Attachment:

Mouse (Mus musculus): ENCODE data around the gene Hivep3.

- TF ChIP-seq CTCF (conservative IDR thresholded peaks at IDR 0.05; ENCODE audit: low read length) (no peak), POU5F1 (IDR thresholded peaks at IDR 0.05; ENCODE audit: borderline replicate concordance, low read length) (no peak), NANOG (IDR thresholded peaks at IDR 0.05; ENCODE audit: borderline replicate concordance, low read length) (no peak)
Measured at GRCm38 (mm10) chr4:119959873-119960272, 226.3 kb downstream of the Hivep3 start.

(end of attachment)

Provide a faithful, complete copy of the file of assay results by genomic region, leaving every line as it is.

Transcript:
Mouse (Mus musculus): ENCODE data around the gene Hivep3.

- TF ChIP-seq CTCF (conservative IDR thresholded peaks at IDR 0.05; ENCODE audit: low read length) (no peak), POU5F1 (IDR thresholded peaks at IDR 0.05; ENCODE audit: borderline replicate concordance, low read length) (no peak), NANOG (IDR thresholded peaks at IDR 0.05; ENCODE audit: borderline replicate concordance, low read length) (no peak)
Measured at GRCm38 (mm10) chr4:119959873-119960272, 226.3 kb downstream of the Hivep3 start.